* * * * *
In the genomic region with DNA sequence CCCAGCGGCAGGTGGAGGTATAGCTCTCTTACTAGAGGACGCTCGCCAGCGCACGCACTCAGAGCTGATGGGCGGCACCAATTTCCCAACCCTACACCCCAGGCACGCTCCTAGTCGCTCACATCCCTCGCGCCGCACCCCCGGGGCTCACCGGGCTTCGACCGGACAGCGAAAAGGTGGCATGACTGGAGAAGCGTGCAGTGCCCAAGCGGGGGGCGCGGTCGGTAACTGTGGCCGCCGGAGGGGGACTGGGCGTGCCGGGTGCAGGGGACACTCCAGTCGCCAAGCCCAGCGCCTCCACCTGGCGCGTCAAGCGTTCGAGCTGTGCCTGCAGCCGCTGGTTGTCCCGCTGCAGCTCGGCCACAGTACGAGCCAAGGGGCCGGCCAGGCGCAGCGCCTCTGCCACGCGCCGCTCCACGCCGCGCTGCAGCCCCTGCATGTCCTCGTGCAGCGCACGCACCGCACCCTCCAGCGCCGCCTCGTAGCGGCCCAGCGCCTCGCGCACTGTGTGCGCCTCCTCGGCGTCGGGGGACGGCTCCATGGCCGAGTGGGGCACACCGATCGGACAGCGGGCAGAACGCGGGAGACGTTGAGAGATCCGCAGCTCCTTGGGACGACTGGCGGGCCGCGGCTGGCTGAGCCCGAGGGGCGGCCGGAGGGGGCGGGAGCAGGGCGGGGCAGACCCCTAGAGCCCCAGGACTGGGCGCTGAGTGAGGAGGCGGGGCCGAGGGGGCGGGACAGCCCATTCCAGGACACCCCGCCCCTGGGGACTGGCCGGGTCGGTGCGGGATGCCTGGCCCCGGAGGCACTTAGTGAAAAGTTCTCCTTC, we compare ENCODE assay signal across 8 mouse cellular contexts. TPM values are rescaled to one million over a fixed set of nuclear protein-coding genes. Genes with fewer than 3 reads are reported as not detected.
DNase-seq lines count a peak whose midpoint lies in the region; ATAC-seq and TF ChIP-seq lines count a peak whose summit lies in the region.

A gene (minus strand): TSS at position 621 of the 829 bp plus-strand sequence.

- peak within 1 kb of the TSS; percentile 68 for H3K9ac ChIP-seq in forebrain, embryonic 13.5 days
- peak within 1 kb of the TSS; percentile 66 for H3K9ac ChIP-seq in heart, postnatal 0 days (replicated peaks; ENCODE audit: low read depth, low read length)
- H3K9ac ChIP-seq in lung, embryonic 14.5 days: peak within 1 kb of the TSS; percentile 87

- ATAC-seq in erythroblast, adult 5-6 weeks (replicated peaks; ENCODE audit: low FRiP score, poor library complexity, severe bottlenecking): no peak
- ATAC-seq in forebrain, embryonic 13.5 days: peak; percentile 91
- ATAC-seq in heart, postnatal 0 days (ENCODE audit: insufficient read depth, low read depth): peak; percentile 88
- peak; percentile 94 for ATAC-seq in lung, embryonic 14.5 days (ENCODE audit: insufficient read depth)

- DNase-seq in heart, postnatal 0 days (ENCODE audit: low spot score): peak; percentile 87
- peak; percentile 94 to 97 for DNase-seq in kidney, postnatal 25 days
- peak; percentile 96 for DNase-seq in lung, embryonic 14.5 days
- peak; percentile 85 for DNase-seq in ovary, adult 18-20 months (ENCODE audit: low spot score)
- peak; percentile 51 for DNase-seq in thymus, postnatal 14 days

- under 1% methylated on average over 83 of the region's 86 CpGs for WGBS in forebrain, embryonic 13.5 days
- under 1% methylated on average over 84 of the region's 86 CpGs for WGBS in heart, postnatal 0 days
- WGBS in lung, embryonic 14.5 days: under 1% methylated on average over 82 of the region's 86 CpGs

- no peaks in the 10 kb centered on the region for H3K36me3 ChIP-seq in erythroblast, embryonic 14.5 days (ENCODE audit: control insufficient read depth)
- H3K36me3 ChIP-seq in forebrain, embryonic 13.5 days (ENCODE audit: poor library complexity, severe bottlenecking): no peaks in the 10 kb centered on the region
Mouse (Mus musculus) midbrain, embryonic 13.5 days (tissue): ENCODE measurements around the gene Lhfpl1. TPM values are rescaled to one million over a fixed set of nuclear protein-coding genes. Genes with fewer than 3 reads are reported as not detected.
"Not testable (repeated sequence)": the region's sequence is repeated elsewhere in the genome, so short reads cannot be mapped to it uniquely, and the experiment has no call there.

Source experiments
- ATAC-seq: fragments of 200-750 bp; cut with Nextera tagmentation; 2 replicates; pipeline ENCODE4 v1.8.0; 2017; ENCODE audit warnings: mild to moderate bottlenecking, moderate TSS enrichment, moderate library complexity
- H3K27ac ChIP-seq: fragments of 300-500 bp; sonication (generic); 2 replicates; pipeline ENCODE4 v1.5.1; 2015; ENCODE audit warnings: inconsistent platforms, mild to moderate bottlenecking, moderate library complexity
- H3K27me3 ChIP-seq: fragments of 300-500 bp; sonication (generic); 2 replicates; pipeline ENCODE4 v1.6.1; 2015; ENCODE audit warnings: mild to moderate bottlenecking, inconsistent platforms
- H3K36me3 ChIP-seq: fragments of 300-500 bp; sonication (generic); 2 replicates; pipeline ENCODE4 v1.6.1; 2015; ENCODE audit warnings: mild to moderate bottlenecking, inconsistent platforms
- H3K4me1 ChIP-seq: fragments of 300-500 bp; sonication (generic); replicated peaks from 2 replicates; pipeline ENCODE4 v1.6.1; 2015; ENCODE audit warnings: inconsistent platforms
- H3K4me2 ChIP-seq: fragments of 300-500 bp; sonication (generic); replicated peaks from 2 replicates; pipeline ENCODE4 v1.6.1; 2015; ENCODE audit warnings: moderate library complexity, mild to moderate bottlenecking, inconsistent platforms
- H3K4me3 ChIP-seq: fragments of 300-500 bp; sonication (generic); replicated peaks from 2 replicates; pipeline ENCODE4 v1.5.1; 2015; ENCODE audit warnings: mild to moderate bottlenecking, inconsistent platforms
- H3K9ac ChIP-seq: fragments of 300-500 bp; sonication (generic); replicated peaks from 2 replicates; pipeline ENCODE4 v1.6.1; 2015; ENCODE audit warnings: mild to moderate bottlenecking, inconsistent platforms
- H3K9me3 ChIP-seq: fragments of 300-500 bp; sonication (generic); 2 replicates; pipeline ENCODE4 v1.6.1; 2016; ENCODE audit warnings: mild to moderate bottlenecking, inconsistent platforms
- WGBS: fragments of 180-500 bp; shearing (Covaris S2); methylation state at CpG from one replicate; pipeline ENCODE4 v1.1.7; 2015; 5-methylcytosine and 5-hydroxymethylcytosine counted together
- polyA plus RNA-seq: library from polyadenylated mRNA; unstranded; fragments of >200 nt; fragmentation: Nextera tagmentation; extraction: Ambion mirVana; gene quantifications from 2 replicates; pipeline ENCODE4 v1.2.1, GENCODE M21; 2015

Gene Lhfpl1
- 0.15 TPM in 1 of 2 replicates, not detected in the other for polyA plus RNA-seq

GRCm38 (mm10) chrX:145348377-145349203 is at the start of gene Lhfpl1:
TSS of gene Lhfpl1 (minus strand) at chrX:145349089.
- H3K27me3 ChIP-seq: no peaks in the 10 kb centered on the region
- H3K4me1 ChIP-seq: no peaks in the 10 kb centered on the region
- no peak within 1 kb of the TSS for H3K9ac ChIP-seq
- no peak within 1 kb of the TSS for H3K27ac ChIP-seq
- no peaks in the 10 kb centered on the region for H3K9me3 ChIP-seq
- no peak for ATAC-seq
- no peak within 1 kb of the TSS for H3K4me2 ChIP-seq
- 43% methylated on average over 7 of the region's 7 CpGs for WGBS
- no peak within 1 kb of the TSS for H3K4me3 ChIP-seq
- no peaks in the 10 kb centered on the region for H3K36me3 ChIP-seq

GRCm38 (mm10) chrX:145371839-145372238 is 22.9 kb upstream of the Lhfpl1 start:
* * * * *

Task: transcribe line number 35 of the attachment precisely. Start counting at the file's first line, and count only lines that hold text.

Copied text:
Gene Lhfpl1